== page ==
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The fact that different frequency modes of an electromagnetic wave traveling through a plasma medium, propagate at different group velocities, creates a dispersion that enables us to calculate the distance of different astrophysical sources. Imagine, for instance, a pulsar at a distance $ d $ from earth. The time it takes for a pulse with frequency $ \omega $ to get to earth is:

$ t_p=\int_0^d \frac{ds}{v_g(\omega)} $

where $ ds $ is a path element along the line of sight and $ v_g(\omega) $ is the group velocity for a wave with frequency $ \omega $. The plasma frequency in the ISM is very low (about $ 10^3 $Hz) so we can safely assume $ \omega \gg \omega_p $ for practical purposes. We can then use the plasma dispersion relation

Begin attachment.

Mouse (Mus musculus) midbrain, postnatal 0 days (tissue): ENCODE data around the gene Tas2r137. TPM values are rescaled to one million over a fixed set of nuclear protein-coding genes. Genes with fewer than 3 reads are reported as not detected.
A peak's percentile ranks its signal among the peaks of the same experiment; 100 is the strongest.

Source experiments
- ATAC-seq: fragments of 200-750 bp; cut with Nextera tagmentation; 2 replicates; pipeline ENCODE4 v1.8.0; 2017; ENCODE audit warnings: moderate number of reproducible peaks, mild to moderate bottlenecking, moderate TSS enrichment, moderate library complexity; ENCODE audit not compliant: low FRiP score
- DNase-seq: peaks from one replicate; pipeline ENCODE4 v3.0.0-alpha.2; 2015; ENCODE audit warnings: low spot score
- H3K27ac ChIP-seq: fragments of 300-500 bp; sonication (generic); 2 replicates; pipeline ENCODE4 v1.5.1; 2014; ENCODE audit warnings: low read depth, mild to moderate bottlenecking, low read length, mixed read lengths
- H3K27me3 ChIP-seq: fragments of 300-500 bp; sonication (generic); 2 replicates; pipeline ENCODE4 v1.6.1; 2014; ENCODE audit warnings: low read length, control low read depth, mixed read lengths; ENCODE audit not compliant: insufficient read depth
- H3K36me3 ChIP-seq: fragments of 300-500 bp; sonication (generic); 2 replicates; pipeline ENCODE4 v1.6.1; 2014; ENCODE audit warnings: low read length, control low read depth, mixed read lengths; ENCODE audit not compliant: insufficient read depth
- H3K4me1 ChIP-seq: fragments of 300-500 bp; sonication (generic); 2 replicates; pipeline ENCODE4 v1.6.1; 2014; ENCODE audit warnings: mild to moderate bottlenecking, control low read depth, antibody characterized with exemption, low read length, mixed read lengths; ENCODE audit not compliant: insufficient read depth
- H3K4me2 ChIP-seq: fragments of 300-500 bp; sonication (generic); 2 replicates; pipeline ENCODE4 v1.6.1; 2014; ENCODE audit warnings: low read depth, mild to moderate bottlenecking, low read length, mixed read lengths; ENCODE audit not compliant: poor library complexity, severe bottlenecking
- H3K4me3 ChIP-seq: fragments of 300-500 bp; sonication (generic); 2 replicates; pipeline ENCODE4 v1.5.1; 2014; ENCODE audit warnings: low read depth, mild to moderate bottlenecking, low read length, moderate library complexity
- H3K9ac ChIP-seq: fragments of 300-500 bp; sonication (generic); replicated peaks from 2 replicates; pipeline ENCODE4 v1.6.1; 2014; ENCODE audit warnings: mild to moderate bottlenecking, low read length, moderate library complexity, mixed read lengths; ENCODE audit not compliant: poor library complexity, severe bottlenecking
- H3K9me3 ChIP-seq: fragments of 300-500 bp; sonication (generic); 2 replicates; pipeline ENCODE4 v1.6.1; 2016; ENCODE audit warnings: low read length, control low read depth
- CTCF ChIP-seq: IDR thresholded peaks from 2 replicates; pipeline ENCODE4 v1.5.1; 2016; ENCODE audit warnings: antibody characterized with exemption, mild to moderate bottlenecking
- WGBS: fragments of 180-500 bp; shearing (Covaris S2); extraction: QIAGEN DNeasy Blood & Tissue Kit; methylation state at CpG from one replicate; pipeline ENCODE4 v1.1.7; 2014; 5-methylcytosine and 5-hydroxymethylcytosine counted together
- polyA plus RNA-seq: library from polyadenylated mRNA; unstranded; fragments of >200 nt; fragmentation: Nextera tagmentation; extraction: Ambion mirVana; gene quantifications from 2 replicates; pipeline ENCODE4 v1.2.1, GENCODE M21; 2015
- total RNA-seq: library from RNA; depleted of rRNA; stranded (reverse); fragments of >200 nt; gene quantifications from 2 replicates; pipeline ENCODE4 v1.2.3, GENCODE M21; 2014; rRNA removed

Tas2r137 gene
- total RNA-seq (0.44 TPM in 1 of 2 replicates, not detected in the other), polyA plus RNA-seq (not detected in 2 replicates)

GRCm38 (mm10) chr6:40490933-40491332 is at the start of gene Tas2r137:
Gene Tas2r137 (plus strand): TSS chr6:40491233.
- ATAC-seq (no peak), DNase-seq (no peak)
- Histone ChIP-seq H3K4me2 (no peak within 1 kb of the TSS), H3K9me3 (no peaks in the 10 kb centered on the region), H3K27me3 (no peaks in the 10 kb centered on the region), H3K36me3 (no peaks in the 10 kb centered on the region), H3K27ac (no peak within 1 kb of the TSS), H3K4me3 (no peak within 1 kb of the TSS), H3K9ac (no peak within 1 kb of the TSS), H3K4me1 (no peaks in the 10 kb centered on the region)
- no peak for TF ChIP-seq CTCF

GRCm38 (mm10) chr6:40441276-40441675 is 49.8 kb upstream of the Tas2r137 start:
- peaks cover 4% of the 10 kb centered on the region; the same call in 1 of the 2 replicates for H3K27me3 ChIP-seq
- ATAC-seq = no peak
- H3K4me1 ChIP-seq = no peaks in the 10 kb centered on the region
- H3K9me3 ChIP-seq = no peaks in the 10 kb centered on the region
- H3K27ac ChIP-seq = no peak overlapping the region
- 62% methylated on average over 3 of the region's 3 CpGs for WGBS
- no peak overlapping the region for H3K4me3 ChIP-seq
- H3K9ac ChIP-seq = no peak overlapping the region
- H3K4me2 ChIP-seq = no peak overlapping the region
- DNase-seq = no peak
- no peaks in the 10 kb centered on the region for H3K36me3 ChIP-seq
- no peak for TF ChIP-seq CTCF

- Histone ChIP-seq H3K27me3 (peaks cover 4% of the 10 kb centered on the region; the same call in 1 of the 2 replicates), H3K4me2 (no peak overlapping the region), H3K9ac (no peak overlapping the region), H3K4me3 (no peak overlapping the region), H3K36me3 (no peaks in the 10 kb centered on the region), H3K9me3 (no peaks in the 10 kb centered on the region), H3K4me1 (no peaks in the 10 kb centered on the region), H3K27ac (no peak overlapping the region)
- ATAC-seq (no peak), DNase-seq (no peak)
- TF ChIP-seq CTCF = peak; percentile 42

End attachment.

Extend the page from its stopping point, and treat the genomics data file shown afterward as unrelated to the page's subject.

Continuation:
$ \omega^2=\omega_p^2+c^2k^2 $ and:

$ v_g(\omega)=\frac{\partial \omega}{\partial k}=c \sqrt{1-\frac{\omega_p^2}{\omega^2}} $

which leads to:

$ \frac{1}{v_g}=\frac{1}{c} (1-\frac{\omega_p^2}{\omega^2})^{-1/2} \approx \frac{1}{c} (1+\frac{1}{2} \frac{\omega_p^2}{\omega^2}) $

and plugging into $ t_p $:

$ t_p=\int_0^d \frac{1}{c}(1+\frac{1}{2} \frac{\omega_p^2}{\omega^2})ds=\frac{d}{c} +\frac{1}{2c\omega^2} \int_0^d \omega_p^2 ds $

The first term is just the time it would take the signal to travel the same distance in a vacum. The second term is the correction for plasma, which is frequency dependent. In practice, one measures the difference in arrival time as a function of frequency $ \frac{dt_p}{d\omega} $. Plugging $ \omega_p $ this is:

$ \frac{dt_p}{d\omega}=-\frac{4 \pi e^2}{c m_e \omega^3} D $

where $ D\equiv \int_0^d n ds $ is known as the dispersion measure of the plasma. Finally, if the density of the plasma is known, one can estimate the distance to the pulsar by measuring $ \frac{dt_p}{d\omega} $.